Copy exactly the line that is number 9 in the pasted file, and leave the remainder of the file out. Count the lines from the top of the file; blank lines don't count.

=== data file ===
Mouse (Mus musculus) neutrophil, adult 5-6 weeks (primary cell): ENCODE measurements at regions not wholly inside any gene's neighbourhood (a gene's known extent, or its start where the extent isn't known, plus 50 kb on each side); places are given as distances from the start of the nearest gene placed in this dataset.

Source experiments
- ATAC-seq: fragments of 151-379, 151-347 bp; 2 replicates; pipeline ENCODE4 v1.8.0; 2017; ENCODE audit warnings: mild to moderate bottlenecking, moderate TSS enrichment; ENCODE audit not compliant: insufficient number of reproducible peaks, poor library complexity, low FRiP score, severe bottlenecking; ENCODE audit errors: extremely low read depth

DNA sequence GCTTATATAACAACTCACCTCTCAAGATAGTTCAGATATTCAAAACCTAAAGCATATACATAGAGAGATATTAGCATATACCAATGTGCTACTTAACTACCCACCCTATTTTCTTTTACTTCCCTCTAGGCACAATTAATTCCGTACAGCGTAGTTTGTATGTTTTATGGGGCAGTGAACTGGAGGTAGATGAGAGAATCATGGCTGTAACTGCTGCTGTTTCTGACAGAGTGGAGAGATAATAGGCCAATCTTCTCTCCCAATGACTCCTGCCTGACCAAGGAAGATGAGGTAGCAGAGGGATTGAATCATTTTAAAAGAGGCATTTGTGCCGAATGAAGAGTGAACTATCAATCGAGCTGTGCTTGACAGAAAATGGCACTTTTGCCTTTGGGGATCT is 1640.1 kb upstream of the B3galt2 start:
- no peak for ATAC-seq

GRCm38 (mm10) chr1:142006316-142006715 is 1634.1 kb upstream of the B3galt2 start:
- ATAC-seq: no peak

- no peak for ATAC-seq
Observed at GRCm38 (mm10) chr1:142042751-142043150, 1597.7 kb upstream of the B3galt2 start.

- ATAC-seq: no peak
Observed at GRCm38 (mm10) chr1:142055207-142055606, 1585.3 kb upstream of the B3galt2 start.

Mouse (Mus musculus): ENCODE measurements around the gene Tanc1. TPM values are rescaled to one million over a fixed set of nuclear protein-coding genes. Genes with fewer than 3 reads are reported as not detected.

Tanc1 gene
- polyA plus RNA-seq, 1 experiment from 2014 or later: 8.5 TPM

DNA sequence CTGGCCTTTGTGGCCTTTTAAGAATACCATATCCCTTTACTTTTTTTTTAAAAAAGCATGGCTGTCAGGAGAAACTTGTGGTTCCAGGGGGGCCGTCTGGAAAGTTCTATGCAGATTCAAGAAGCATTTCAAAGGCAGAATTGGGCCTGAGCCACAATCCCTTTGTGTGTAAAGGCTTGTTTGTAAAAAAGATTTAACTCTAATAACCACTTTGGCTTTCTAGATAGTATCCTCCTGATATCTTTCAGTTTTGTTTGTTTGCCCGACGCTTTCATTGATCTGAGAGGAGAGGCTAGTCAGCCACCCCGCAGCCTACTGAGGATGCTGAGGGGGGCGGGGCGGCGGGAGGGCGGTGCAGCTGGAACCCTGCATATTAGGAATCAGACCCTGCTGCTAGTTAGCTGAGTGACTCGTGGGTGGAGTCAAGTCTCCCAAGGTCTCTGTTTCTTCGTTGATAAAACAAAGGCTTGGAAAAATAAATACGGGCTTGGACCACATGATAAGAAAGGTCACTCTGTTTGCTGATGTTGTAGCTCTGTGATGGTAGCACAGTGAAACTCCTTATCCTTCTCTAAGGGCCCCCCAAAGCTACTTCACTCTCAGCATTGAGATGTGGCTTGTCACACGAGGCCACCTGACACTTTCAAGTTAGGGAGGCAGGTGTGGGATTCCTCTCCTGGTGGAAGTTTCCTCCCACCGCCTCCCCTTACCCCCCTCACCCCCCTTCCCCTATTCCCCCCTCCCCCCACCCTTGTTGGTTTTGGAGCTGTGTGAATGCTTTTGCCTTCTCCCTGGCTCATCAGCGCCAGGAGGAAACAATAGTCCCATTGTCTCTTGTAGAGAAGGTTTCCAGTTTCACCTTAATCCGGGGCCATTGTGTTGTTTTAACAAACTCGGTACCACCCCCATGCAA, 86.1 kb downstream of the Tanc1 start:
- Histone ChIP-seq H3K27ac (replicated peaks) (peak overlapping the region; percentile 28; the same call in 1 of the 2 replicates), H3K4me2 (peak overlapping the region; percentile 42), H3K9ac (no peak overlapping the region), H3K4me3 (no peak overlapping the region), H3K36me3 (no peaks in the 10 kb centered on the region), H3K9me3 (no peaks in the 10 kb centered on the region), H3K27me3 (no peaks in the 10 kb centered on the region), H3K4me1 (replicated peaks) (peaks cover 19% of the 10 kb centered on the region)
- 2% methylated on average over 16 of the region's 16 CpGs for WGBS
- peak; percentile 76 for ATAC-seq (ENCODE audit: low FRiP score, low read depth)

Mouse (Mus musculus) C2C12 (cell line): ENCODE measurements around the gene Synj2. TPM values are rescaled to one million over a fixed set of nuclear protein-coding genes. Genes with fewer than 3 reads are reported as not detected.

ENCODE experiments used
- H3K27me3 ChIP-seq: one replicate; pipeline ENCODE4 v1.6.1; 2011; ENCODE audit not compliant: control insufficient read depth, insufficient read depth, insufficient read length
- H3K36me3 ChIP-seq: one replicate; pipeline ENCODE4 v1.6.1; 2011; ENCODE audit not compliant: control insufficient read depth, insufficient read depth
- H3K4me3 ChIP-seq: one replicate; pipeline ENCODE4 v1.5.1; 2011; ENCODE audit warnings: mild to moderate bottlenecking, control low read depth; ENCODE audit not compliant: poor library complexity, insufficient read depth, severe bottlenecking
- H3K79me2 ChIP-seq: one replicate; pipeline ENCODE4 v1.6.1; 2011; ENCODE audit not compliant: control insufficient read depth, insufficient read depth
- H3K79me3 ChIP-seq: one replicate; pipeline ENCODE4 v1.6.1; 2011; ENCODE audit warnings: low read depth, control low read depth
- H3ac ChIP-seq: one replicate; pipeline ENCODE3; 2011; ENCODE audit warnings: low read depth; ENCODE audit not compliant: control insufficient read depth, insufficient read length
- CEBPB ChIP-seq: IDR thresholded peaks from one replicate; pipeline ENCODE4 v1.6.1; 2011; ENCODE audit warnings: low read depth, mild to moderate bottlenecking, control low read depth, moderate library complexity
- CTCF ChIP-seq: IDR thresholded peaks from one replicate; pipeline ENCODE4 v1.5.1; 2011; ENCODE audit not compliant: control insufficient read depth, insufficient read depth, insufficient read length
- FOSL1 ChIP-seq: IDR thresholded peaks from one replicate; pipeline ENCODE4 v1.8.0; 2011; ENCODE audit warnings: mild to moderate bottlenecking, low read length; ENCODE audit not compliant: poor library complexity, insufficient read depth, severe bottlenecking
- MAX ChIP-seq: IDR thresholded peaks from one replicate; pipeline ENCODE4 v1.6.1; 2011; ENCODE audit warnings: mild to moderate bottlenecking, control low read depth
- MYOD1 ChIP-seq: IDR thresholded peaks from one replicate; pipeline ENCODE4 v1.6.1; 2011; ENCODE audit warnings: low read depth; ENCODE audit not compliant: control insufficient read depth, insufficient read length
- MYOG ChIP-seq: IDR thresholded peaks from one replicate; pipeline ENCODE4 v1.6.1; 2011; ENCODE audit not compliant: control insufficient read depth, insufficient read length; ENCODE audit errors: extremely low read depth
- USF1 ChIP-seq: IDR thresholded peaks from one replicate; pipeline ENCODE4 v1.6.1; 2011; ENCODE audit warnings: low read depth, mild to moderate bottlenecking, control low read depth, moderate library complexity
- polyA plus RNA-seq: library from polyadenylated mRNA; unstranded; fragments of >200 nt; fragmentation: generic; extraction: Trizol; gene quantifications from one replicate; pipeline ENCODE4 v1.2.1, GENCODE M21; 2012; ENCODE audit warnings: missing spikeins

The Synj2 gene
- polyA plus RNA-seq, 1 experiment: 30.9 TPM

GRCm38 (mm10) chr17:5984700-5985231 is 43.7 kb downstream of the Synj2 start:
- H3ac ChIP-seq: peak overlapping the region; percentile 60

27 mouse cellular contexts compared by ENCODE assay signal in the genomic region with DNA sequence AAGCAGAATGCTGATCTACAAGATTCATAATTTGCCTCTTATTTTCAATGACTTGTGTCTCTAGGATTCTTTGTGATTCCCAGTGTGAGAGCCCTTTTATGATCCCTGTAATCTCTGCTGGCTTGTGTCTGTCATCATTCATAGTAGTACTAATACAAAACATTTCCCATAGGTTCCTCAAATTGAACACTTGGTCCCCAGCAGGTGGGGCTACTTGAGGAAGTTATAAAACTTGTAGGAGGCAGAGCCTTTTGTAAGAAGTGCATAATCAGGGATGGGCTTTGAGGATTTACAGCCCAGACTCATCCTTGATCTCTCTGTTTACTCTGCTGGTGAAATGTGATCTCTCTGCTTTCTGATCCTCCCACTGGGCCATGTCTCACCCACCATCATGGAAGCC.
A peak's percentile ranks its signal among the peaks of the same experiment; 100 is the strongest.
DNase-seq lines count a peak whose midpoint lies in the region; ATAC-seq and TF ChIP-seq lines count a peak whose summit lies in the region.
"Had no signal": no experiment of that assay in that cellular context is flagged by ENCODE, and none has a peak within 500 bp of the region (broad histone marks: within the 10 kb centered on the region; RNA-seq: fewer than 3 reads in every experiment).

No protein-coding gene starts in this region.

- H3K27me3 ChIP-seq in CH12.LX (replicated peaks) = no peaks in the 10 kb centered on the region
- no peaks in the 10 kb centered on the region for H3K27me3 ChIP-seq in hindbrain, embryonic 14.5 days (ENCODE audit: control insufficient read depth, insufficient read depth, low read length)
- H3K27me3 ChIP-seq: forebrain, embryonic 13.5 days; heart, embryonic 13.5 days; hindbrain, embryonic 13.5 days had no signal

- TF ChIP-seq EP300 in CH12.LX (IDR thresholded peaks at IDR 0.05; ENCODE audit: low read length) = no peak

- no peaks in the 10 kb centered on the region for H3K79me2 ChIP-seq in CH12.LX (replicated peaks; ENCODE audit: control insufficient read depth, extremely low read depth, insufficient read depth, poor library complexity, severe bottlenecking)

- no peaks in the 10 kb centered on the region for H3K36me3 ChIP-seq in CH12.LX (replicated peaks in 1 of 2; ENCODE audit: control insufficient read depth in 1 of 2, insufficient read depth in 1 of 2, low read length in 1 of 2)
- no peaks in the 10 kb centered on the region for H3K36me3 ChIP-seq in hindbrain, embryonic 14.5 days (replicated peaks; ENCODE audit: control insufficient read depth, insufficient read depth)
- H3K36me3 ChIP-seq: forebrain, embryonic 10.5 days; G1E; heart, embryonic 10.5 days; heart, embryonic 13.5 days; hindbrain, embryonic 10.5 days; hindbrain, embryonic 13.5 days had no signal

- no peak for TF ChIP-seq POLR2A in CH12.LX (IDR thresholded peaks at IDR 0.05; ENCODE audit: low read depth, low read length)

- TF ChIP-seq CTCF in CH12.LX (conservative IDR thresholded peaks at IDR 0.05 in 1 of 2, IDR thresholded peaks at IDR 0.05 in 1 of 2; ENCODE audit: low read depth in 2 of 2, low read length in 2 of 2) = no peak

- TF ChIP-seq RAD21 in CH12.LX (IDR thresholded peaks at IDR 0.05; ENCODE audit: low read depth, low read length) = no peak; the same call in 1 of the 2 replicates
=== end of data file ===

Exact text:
Observed at GRCm38 (mm10) chr1:142042751-142043150, 1597.7 kb upstream of the B3galt2 start.